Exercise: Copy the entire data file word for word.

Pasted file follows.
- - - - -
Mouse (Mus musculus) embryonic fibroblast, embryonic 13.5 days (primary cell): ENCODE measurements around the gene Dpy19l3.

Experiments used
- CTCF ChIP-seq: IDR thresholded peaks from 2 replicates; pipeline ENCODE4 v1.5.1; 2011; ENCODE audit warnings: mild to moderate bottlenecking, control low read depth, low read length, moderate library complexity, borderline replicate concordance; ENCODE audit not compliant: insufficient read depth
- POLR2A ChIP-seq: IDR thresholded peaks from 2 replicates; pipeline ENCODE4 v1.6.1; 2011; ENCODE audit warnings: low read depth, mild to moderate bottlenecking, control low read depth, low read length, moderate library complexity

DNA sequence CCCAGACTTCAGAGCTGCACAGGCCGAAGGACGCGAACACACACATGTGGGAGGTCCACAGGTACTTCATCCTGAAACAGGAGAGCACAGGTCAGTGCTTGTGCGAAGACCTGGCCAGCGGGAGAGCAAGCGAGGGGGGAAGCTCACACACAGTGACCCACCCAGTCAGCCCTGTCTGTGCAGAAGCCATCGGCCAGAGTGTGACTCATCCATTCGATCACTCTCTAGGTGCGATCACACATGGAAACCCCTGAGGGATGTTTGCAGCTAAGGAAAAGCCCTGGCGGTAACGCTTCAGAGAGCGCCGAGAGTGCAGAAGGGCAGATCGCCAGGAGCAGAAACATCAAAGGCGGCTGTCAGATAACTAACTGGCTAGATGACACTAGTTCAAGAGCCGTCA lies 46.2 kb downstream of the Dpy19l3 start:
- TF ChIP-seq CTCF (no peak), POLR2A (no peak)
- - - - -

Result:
Mouse (Mus musculus) embryonic fibroblast, embryonic 13.5 days (primary cell): ENCODE measurements around the gene Dpy19l3.

Experiments used
- CTCF ChIP-seq: IDR thresholded peaks from 2 replicates; pipeline ENCODE4 v1.5.1; 2011; ENCODE audit warnings: mild to moderate bottlenecking, control low read depth, low read length, moderate library complexity, borderline replicate concordance; ENCODE audit not compliant: insufficient read depth
- POLR2A ChIP-seq: IDR thresholded peaks from 2 replicates; pipeline ENCODE4 v1.6.1; 2011; ENCODE audit warnings: low read depth, mild to moderate bottlenecking, control low read depth, low read length, moderate library complexity

DNA sequence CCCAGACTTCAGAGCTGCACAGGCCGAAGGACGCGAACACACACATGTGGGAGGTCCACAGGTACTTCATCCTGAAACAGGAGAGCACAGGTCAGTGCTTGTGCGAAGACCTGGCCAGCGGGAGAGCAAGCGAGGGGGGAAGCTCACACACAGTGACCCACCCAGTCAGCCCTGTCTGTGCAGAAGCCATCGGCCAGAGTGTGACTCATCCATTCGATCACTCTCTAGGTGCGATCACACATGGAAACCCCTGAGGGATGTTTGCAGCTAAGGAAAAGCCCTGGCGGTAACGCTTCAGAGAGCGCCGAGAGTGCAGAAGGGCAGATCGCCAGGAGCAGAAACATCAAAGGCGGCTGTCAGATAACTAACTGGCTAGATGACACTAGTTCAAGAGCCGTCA lies 46.2 kb downstream of the Dpy19l3 start:
- TF ChIP-seq CTCF (no peak), POLR2A (no peak)